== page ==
As an avid figure modeler, I was given the opportunity to examine this new paint set by Ammo, which replicates the rather fiddly camouflage pattern often seen on modern Russian infantry. As an avowed enamel/oil paint aficionado, I thought it would be interesting to examine this acrylic set from my own jaundiced perspective.
To try out these paints, I elected to use a rather crude figure from my collection, the argument being it’s easy to make a good figure look good, but somewhat more challenging to get the same results from a poor figure. The uniform is not exactly right, but I was more interested in giving these paints a good test than in creating something to add to my collection.
To give the overlay paints some “tooth” I airbrushed a coat of light grey lacquer primer onto the figure first. This primer coat was allowed to dry for several days.
The Ammo paint set consists of four 17ml bottles (roughly half an ounce), the colors being the underlay green followed by a darker overlay green and a red-brown, as well as a black paint to use for outlining. I wanted to get more of a range than that, so I used some tube acrylics obtained from an art store for lighter shades. The Ammo paint mixed exceedingly well with these tube paints, so I had no problem doing a bit of light shading of the underlay green.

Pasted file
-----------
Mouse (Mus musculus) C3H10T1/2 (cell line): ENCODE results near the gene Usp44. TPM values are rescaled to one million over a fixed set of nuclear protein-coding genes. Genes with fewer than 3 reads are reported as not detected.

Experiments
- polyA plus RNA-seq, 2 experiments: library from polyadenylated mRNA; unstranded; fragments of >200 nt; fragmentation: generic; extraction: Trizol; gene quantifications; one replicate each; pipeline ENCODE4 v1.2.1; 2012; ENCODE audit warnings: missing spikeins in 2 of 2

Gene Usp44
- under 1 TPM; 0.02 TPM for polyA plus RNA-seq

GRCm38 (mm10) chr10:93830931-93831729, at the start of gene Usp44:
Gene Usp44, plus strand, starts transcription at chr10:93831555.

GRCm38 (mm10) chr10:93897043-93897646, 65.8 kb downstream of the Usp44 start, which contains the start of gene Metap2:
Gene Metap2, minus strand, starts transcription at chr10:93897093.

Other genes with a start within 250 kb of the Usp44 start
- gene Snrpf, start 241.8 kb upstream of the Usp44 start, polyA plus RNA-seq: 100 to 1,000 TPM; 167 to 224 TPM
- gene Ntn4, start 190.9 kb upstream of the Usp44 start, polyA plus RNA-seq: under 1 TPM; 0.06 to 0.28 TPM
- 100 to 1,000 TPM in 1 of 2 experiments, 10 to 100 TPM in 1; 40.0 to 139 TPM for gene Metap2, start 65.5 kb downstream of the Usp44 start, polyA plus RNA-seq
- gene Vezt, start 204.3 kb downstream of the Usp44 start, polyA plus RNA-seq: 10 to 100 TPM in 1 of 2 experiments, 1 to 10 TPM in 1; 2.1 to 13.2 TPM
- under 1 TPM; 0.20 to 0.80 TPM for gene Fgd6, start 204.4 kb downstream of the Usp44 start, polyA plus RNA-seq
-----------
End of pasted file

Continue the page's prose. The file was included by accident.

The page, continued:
On figures with complex camouflage, my typical approach is to figure out what the underlay color is, and fully shade the figure as if that is the only uniform color. Then I use thinned overlay colors so that the shading beneath is still visible. I decided to use this approach on this figure.
The Ammo paint proved to be less opaque than I am accustomed to, which was most noticeable during my initial application. However, mixing it with the art acrylics seemed to rectify this issue. The base coat dried to a slight eggshell finish but looked quite acceptable. As I tend to apply a flat coat to my figures on completion, I did not consider this a problem.
It was on the application of the overlay green and red-brown where the somewhat translucent nature of the paint turned out to be an advantage, permitting the underlying shading to show through without the usual paint thinning I do with enamels. For this camouflage pattern, the overlay consists mostly of small irregular speckles liberally applied. This worked out quite well. The black which I had previously employed to outline pockets, and such also showed effectively through this overlay.
As a final touch (and this is just me) I used a bit of light tan acrylic from a tube to do some highlighting of edges, as I found the straight black outlining to be a bit harsh. The result was quite satisfactory for such a crude figure, and the paint did the trick better than I’d initially expected.
All in all, I am still not an avid fan of acrylics, though I have certainly seen some spectacular results with this medium. The Ammo paints did as advertised and replicated the pictures of Russian soldiers I’ve seen on the internet well, limited only by my own painting skills. There is not any reason a good figure modeler cannot get outstanding results from this figure paint set. If this is representative of Ammo’s line of figure paints, they really seem to be good value for the money. I heartily recommend them.
My thanks to Mig Jimenez for a chance to test out these paints, and to IPMS/USA for trusting me to do them justice.